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Fighting an epidemic

Alumnus Tony Ruscella demonstrates the value of a computer science education

By Kati Schardl

For nearly a decade, Tony Ruscella has served at the forefront of the nation’s efforts to battle opioid addiction. His entry into the field coincided with the second wave of this epidemic, as early efforts to decrease opioid prescriptions made the drugs harder to get and users turned to illicit suppliers. But his journey to this point doesn’t begin where you’d expect.

“When I first came to Florida State University, I had criminology in my crosshairs — the intrigue of finding out ‘who done it’ was appealing,” Ruscella said.

The Nokomis, Florida, native fell hard for Tallahassee in 1981, when he visited as a Boys State delegate, lodging at FSU and learning about leadership, government and community engagement. He returned to the tree-shaded, red-brick charm of the university’s campus as a student the next year and graduated with a degree in computer and information science in 1987.

The 1980s were a revolutionary time in the world of computer science: Bill Gates and Steve Jobs were competing for supremacy in the digital realm, and computers were beginning to be mass-produced for personal use. The university, through the Supercomputer Computational Research Institute and the support of the Department of Energy, was able to install the first supercomputer in the region, giving students an amazing view into the future of computing.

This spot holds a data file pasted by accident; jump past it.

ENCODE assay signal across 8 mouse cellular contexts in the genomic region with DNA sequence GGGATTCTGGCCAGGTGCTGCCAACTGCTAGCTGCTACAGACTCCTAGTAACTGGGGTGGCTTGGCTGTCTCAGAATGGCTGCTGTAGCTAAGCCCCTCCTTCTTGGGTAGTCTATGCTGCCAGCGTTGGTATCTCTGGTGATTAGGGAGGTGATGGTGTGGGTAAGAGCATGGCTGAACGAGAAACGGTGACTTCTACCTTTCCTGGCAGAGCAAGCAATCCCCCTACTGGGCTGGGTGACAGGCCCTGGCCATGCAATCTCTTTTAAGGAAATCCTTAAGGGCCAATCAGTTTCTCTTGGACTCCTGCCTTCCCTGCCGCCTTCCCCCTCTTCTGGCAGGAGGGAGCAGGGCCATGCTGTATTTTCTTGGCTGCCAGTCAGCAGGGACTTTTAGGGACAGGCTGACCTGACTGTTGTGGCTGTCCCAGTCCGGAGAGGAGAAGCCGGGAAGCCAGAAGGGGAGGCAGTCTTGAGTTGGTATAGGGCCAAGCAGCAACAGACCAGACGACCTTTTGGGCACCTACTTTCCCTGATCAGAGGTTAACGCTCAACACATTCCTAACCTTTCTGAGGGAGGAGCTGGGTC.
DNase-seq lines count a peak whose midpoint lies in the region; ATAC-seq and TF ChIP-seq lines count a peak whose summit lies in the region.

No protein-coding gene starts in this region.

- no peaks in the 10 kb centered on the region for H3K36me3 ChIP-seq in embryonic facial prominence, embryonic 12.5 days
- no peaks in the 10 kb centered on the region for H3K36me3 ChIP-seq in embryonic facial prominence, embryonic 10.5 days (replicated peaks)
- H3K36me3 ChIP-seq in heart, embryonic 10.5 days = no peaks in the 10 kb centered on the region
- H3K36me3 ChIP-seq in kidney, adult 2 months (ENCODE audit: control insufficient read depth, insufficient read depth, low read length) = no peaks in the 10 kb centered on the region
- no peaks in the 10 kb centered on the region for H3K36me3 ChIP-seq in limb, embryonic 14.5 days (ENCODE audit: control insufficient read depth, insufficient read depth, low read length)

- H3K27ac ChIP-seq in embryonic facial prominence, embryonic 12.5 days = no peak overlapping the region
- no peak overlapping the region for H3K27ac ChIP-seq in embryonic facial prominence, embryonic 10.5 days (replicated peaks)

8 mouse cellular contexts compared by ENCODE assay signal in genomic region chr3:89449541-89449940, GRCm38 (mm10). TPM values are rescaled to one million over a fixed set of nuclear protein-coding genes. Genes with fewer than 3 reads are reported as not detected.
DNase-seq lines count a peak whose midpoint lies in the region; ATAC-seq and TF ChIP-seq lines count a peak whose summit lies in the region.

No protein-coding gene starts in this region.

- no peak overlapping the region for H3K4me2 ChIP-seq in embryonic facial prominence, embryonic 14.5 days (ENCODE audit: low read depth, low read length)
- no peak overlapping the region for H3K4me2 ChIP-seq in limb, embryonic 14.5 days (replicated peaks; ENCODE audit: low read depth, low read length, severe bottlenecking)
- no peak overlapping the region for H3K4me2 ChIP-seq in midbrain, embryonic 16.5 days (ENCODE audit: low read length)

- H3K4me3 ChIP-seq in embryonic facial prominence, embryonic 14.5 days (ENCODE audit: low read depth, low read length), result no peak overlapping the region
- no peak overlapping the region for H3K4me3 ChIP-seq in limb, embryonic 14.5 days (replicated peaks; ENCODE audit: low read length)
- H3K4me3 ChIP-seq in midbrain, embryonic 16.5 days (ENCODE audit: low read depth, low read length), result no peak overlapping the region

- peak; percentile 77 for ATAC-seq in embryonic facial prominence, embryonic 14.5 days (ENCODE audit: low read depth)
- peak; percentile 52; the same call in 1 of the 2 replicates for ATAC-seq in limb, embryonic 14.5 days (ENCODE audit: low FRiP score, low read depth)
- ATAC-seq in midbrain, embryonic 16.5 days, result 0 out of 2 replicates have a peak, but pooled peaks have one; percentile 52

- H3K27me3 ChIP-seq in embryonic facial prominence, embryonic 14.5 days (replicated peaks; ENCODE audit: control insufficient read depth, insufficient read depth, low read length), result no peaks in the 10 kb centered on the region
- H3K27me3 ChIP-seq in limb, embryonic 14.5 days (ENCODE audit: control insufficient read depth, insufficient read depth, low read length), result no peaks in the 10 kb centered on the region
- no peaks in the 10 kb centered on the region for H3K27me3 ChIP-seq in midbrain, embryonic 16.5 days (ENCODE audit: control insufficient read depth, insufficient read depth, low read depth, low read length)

Beyond the tech assets, the program was heavily grounded in math, statistics, analytical skills and problem-solving, a key contributor to Ruscella’s switch to a computer science major during his sophomore year.

“The computer science program helped me by preparing me to analyze data, work on models, make predictions and use statistical logic to apply math skills,” Ruscella said. “That has made me a sought-after commodity in the job market. I can take large amounts of data and synthesize it to produce predictions and analyses.”

From FSU to the pharmaceutical industry

After graduating in 1987, Ruscella took a position with Whitehall Laboratories, the OTC pharmaceutical arm of American Home Products, a large corporation whose holdings also included Wyeth Laboratories. After six years and four promotions working in sales in the over-the-counter drug division, Ruscella left for a position with G.D. Searle, a research-based pharmaceutical company that makes and markets prescription pharmaceuticals and other healthcare products.

“There’s less science involved in OTC product sales,” Ruscella said. “I was intrigued more by the medical science involved in prescription products.”

Ruscella worked for Searle for six years, promoting products such as Celebrex and Daypro (anti-inflammatory drugs), Calan SR (a blood pressure medication) and Ambien (a sedative often used to treat insomnia)

A pivot into substance-abuse treatment